As NFL teams begin their offseason training programs in virtual-only mode, the league is not requiring players to get vaccinated, but it is encouraging them to do so and has made a case that those who do could have an easier time of it when in-person sessions begin.

Patrick Mahomes has already gotten vaccinated, but he said Monday it wasn’t so much for team-related reasons as for a very family-oriented one: the health of his baby daughter.

“To me it was more of a personal decision, with having a baby girl and knowing that I was going to be around people,” the Kansas City quarterback told reporters from the Chiefs’ facility during an online media session. “I wanted to make sure I could do whatever I could to help keep her healthy.”

Mahomes added that he thought getting vaccinated was “a personal decision for everybody.”

“I mean, whatever you believe, I think you can do whatever that is,” he said, “and we’ll figure out the best way to keep each other healthy by social distancing and doing whatever it is, whenever we can in this building.”

Mahomes has been in his team’s building regularly since undergoing toe surgery shortly after the Chiefs lost to the Tampa Bay Buccaneers in February’s Super Bowl. He has also been adjusting to life as a first-time father after fiancee Brittany Matthews gave birth to their daughter later that month.

“I’ve had to learn a lot there,” Mahomes declared Monday, “probably more than I’ve learned in my entire life until now, of how to raise a little baby girl and try to give her the best opportunity and the best life possible.”

Praising his fiancee as “a champ,” the 2020 Super Bowl MVP said, “She’s kind of doing it all. I’m like the cheerleader on the sideline, just asking her what I need to do. But it’s a special thing. You want to be around [the baby] as much as possible.”

At some point, Mahomes will be around many people at the Chiefs’ facility, which he said would be “crazy.” He noted that there were “only a couple of people” in his vicinity Monday when he was waiting inside the building for test results to be processed.

As for when the whole team will regroup, that remains to be seen, according to the fifth-year quarterback. He said he and others have been in talks with the NFL Players Association about offseason attendance, with a goal of “trying to figure out what’s best not only for us but for the entire league.”

The NFLPA cited the pandemic last week in advising players not to attend voluntary offseason workouts in person. The union wants the entire offseason to be virtual, just as it was last year, but as outlined in a memo the NFL sent teams last week, it would prefer a virtual-only approach for just Phase 1 of the offseason, which runs through May 14.

Mahomes noted Monday that the current all-virtual period gives him and other players “time to figure it out in the next couple of weeks.”

Players from at least 15 other NFL organizations have already issued team-wide statements asserting their intentions to sit out voluntary workouts slated to take place in person.

“We know that every player has a decision to make that is best for him, but to stand in solidarity with the brotherhood of players across the NFL, we have decided to come together on this choice,” members of the Philadelphia Eagles said on Sunday. “The ongoing pandemic is obviously still an issue for our city and our country, and it is unnecessary for us to put ourselves at risk in this environment.”

In a separate memo last week from the NFL, Commissioner Roger Goodell emphasized to teams that the consensus in the medical community is that vaccinations are “the most effective way” to avoid the risk of contracting covid-19 or giving it to others. He said that team staffers who refuse to be vaccinated will be denied levels of official status that would allow them direct access to players and to “football only” areas.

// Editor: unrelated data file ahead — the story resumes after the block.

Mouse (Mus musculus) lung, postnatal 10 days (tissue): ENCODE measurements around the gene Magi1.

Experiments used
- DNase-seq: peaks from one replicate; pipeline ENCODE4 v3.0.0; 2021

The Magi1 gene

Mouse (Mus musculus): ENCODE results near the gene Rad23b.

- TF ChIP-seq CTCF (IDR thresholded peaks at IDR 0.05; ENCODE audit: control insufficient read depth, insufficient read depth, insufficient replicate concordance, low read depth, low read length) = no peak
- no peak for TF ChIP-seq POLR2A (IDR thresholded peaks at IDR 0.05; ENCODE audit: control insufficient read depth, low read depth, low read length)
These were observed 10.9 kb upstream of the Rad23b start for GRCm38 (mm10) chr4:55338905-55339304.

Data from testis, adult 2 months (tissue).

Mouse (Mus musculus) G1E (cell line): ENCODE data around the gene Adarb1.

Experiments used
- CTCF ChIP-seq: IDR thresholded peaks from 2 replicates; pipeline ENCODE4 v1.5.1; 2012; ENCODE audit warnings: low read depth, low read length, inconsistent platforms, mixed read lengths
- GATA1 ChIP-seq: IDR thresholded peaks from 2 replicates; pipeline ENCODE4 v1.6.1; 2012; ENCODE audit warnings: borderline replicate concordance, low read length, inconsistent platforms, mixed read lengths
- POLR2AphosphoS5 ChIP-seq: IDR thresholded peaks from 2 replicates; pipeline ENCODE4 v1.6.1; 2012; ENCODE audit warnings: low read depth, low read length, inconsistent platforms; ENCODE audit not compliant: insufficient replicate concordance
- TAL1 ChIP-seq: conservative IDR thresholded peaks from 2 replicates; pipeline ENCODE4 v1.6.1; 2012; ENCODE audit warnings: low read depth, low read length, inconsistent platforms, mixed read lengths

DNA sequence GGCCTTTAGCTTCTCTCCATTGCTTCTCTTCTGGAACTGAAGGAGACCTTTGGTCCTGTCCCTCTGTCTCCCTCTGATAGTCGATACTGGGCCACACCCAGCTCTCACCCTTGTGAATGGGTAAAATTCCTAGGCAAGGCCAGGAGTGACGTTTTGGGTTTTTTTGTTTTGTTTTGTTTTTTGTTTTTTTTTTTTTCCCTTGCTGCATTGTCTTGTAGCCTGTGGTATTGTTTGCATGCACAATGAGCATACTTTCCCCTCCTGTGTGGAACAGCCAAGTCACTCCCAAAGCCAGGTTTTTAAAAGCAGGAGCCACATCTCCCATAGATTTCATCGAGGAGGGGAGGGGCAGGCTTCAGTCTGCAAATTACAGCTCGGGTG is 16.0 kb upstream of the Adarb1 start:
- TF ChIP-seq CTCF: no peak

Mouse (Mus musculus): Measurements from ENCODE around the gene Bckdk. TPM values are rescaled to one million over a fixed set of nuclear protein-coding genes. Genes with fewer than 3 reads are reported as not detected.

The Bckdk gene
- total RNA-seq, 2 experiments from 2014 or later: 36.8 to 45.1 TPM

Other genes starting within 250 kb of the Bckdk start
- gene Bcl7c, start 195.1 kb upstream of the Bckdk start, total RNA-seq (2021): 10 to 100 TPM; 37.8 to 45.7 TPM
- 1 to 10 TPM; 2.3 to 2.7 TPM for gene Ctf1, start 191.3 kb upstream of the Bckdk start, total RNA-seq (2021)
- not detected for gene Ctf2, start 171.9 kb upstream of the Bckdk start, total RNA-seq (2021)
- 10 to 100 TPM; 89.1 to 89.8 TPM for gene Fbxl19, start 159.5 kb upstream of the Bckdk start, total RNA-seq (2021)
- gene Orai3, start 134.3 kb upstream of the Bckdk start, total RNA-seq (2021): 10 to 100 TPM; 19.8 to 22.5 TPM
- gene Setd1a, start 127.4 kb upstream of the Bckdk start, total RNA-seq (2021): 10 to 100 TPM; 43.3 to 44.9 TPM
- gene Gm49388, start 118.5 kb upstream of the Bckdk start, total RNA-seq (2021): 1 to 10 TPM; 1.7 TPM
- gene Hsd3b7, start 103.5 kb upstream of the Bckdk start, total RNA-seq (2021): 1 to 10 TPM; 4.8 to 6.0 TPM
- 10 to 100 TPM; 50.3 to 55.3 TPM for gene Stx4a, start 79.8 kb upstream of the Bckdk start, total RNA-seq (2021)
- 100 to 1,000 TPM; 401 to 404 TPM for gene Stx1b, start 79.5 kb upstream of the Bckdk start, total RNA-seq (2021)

“Educate your employees and communicate to them the work-related benefits of vaccination,” Goodell wrote to team executives. “Those benefits include not being tested, not being required to wear a tracking device, not being considered a high-risk close contact, not being required to quarantine if exposed to COVID-19, and greater flexibility outside the facility.”

NBA Commissioner Adam Silver struck a similar note in March, when he said that his league would not mandate players be vaccinated but would remind them that doing so could free them of some “incredibly burdensome” protocols.

The NBA’s initial outreach to players about getting vaccinated was not enthusiastically received, ESPN reported in February, citing sources. Silver noted the month before that while Black communities have been disproportionately affected by the pandemic, members of those communities have had “understandable historical reasons” for skepticism about such types of governmental programs.

Since then, a number of players from teams such as the Atlanta Hawks, Charlotte Hornets, Minnesota Timberwolves and New Orleans Pelicans have made it known they were getting vaccinated. A prominent teammate of Mahomes, safety Tyrann Mathieu, said Monday he was “hoping that I could do it soon, but obviously it’s a choice for everybody.”

“I think everybody has different perspectives on it, but I think at the end of the day it’s all about trying to put yourself in the best position to live a healthy life going forward, and then all the people around you,” Mathieu told reporters. “So I’m hoping I can get to that. I’m still kind of going through the process, me and my family, but I’m hoping we can do it.”

Chiefs Coach Andy Reid said that approximately 18 players had been vaccinated, as had he, and that more staff members would have a chance to get doses on Tuesday.

“I think the more we can push towards that, I think that’s a positive,” said the 63-year-old coach. “I don’t want anybody to get sick, and I surely don’t want anybody to pass away, so I think in certain situations a vaccine becomes important.”